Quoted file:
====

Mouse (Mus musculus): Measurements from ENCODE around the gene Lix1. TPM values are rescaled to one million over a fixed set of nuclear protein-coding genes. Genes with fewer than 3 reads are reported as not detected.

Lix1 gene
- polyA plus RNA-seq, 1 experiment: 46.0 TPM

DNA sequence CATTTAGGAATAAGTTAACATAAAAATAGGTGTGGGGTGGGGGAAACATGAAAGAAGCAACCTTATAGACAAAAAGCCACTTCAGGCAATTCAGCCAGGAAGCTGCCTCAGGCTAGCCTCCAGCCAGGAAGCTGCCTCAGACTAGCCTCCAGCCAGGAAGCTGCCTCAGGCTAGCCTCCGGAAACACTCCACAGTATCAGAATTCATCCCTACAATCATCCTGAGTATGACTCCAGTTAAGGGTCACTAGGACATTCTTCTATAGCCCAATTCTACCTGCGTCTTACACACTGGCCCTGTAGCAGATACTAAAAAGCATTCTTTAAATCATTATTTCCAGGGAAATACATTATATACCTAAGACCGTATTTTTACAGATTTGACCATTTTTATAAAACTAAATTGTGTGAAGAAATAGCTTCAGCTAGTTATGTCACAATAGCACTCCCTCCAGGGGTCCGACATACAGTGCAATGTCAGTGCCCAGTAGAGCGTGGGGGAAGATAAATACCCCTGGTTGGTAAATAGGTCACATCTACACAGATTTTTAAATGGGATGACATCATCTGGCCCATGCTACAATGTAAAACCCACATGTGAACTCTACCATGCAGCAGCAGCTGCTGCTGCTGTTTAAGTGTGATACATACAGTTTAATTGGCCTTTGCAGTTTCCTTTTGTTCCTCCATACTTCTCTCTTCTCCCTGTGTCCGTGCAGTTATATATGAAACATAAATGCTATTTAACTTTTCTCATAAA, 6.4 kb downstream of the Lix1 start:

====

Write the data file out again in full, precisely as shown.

Mouse (Mus musculus): Measurements from ENCODE around the gene Lix1. TPM values are rescaled to one million over a fixed set of nuclear protein-coding genes. Genes with fewer than 3 reads are reported as not detected.

Lix1 gene
- polyA plus RNA-seq, 1 experiment: 46.0 TPM

DNA sequence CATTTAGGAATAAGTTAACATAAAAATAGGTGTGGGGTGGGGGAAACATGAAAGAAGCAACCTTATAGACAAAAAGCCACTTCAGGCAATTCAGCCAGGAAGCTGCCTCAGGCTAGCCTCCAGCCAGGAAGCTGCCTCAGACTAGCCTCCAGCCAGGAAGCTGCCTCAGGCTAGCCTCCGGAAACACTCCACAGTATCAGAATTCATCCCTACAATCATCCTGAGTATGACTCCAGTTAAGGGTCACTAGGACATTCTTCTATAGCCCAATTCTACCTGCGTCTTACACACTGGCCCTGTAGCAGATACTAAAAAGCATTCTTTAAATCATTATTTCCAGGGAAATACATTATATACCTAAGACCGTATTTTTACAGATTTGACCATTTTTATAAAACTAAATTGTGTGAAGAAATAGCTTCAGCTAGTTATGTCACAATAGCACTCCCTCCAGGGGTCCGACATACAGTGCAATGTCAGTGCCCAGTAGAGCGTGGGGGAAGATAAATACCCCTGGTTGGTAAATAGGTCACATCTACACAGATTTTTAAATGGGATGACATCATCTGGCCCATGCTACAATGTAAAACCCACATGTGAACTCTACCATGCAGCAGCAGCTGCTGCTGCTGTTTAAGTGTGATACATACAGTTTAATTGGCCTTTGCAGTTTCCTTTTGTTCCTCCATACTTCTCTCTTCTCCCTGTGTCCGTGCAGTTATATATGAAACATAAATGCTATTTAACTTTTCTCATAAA, 6.4 kb downstream of the Lix1 start: